No, it’s more closely related to a horse…
We were watching a salt lick at Napo Wildife Lodge in the Amazon Basin, waiting for the parrots to descend, and instead we were incredibly lucky to get a front-row viewing of a young male tapir.
Like the parrots, they need the minerals in the clay, especially sodium, to supplement their diet of leaves, shoots and fruit. He stayed for a long time (despite being aware of our presence) the size of a small pony, and apparently not yet full grown. They have a mournful face, with a long floppy proboscis made of their nose and lips, and a fleshy crest running from the top of the head back to the shoulders.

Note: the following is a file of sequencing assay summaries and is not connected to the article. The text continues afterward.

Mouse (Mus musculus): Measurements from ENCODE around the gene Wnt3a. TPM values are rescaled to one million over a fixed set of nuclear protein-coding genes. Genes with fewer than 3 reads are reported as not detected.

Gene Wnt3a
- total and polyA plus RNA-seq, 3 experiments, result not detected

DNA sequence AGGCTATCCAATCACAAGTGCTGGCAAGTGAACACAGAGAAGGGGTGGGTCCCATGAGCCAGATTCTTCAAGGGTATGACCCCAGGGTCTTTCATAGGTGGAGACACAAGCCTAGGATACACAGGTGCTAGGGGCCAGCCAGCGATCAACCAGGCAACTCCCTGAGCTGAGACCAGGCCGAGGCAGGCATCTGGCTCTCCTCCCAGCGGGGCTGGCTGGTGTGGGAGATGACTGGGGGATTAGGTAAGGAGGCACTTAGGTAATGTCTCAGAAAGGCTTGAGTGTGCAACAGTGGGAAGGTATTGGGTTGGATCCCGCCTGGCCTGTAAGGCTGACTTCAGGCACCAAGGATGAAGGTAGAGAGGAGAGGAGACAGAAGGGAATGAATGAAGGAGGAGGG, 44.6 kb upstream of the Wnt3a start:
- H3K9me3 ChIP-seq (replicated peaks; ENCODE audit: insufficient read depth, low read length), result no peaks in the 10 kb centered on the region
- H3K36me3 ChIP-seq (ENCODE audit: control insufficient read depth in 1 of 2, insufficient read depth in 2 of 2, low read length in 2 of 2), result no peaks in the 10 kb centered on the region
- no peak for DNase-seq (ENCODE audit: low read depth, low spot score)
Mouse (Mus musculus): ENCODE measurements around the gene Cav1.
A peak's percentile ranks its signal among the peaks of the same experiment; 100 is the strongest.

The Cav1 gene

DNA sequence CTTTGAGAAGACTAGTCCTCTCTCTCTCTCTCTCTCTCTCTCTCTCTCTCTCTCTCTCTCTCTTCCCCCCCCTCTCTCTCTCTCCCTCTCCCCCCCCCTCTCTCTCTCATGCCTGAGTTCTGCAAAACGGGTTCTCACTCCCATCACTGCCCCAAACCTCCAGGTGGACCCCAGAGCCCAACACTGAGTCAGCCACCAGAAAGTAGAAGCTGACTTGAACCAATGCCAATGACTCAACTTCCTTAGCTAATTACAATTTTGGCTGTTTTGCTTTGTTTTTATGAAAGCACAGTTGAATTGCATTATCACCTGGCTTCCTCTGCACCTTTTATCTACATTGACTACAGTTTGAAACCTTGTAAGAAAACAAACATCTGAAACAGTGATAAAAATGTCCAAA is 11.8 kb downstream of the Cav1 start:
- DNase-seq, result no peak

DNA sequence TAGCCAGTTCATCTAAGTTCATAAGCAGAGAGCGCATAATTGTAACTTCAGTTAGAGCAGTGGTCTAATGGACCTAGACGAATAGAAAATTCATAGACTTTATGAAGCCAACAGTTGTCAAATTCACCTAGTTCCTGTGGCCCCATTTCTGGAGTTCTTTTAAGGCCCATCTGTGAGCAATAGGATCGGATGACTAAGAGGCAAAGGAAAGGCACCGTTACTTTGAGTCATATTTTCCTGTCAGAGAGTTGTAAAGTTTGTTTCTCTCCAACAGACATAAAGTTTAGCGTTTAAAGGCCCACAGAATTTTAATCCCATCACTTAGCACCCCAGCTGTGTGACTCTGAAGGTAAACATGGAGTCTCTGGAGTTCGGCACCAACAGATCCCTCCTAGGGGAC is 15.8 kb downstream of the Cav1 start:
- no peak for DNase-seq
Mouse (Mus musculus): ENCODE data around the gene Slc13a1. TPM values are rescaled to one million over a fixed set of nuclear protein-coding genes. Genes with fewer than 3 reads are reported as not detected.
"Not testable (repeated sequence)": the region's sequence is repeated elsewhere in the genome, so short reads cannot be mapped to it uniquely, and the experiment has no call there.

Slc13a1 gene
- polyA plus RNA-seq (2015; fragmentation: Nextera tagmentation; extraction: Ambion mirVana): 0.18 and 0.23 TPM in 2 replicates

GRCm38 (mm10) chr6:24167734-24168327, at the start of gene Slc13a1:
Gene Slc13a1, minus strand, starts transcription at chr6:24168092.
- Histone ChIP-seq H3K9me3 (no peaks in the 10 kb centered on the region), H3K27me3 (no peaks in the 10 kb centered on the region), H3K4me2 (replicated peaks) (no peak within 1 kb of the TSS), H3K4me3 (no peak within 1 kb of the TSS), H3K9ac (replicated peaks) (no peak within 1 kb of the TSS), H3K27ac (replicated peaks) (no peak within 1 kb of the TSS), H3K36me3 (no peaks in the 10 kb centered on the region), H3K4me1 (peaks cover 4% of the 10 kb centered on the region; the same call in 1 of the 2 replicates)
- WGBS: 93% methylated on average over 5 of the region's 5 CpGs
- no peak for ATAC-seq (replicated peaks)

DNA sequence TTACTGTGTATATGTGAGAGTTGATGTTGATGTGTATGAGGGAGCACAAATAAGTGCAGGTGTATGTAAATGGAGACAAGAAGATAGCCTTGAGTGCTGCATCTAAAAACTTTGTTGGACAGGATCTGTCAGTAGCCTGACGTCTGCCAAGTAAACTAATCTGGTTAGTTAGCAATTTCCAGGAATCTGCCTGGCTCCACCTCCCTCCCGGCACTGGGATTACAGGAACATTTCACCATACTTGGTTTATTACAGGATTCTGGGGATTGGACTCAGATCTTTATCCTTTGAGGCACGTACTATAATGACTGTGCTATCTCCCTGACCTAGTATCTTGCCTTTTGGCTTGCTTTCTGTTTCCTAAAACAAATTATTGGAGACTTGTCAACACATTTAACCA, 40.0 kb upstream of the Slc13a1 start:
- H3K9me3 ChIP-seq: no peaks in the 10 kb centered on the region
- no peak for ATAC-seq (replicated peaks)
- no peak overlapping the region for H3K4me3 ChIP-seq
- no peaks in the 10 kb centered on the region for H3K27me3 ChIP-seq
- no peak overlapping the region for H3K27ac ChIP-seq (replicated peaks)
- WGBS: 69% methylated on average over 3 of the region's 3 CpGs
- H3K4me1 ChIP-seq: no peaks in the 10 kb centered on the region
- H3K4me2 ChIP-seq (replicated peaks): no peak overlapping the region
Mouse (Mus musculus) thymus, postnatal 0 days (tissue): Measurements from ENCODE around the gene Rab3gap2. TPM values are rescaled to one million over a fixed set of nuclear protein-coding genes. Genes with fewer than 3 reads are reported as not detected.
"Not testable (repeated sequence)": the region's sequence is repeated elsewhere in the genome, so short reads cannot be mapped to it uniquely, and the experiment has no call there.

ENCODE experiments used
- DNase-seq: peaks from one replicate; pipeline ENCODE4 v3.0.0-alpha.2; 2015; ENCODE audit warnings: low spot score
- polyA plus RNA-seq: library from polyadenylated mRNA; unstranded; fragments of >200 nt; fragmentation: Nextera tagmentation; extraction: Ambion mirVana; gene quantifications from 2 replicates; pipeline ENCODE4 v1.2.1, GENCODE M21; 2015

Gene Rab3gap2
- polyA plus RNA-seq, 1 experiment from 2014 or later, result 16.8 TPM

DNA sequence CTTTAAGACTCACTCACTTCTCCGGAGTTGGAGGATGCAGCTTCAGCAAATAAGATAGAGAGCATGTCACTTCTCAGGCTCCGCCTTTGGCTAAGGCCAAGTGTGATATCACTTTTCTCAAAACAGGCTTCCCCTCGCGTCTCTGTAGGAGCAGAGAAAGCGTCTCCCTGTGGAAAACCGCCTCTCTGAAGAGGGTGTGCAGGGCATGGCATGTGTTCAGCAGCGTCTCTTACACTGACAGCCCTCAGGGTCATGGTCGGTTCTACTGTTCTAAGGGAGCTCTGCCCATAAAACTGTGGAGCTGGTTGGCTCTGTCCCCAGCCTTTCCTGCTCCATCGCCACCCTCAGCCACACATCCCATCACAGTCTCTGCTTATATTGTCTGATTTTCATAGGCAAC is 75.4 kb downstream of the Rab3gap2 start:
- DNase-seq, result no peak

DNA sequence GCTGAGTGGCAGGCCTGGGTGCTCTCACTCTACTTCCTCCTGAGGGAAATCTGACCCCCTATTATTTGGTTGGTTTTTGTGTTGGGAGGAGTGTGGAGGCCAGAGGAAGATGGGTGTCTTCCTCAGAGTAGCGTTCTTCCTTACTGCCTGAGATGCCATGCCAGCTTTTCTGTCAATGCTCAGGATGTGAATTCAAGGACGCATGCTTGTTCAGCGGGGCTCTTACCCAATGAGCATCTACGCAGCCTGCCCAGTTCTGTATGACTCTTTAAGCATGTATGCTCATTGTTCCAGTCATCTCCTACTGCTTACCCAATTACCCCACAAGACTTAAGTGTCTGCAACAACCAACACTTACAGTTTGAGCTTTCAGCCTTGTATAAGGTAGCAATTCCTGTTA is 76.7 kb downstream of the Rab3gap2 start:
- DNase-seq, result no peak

And a very pink tongue.
The Quichua guides who helped us find bears also help a biologist to collar tapirs (the mountain tapirs are slightly smaller), and Rodrigo proudly showed me this photo:
PS: The flock of parrots never came, because a hawk came down and took one, and spooked the rest. But watch this space for a different salt lick.